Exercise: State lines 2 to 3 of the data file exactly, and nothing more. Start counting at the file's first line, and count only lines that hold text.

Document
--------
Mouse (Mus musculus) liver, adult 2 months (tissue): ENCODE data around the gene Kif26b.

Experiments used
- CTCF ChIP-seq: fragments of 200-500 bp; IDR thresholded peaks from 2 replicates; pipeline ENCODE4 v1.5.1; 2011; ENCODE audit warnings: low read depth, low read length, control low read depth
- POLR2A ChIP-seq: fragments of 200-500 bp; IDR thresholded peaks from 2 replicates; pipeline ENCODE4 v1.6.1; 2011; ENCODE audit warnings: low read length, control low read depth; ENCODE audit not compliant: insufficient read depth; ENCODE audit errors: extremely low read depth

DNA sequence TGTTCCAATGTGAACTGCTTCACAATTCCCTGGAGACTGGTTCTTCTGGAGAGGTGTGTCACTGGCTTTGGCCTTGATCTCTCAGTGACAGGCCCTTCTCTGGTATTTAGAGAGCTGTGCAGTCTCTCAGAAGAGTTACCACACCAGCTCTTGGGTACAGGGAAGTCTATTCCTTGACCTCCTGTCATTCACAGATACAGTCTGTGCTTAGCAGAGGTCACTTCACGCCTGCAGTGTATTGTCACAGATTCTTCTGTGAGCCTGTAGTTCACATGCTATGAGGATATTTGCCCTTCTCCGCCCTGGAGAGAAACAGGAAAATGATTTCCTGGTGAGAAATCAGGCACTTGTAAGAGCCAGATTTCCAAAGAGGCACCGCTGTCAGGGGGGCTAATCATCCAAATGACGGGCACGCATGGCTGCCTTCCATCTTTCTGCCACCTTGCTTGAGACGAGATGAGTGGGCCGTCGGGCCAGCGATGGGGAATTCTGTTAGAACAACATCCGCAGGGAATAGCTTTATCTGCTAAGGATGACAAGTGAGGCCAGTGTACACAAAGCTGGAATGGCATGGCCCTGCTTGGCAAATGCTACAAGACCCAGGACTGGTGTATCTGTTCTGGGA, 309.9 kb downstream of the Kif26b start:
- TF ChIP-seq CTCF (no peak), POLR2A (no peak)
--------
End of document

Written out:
Experiments used
- CTCF ChIP-seq: fragments of 200-500 bp; IDR thresholded peaks from 2 replicates; pipeline ENCODE4 v1.5.1; 2011; ENCODE audit warnings: low read depth, low read length, control low read depth